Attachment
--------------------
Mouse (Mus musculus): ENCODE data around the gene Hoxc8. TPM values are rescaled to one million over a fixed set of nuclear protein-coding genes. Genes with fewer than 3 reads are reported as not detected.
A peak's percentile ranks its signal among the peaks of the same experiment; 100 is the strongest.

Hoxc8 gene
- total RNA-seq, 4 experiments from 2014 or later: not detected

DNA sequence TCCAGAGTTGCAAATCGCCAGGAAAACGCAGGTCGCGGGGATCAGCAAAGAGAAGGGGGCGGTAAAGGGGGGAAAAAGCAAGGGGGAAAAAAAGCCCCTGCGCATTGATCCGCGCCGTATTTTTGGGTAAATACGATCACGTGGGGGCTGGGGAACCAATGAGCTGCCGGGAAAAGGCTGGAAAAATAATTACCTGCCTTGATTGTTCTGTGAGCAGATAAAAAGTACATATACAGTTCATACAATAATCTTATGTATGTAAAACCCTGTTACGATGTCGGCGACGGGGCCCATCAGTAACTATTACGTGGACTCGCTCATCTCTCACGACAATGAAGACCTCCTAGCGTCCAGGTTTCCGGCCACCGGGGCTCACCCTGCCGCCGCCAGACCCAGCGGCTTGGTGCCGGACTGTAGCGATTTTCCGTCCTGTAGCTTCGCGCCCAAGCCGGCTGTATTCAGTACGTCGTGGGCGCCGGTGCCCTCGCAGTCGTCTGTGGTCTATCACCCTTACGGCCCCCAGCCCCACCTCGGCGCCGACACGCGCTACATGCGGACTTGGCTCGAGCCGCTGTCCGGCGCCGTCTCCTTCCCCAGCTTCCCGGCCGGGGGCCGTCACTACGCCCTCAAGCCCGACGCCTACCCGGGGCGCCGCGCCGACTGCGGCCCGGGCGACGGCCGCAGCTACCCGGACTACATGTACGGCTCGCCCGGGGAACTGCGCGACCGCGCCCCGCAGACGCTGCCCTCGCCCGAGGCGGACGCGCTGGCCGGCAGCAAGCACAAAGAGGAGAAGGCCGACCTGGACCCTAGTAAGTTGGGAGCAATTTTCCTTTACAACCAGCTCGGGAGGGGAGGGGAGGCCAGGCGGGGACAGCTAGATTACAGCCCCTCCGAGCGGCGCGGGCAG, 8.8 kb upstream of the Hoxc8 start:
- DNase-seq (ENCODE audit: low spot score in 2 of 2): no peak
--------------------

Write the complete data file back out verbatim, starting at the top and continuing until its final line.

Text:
Mouse (Mus musculus): ENCODE data around the gene Hoxc8. TPM values are rescaled to one million over a fixed set of nuclear protein-coding genes. Genes with fewer than 3 reads are reported as not detected.
A peak's percentile ranks its signal among the peaks of the same experiment; 100 is the strongest.

Hoxc8 gene
- total RNA-seq, 4 experiments from 2014 or later: not detected

DNA sequence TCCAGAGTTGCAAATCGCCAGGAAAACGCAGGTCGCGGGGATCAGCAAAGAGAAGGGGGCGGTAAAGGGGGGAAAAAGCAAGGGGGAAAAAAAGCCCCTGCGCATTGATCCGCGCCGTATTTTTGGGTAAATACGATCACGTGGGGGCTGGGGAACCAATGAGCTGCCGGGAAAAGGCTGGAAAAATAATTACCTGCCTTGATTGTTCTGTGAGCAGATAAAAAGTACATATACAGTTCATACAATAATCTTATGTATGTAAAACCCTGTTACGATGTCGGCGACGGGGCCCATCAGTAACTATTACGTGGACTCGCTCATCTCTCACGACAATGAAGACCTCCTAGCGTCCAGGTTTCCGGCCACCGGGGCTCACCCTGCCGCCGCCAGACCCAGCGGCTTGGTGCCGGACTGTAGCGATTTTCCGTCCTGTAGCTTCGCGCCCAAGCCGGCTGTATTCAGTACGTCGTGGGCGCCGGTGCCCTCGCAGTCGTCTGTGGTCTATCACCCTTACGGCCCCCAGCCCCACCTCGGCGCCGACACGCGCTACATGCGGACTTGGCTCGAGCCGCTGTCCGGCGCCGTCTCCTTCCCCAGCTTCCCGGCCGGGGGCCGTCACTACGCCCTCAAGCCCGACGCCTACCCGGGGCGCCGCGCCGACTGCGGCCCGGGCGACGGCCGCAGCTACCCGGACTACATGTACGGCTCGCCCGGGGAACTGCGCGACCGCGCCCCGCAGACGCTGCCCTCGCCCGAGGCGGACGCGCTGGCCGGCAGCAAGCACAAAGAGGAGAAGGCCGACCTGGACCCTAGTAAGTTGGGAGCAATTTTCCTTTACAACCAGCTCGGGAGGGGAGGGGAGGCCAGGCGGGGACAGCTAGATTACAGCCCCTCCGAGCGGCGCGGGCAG, 8.8 kb upstream of the Hoxc8 start:
- DNase-seq (ENCODE audit: low spot score in 2 of 2): no peak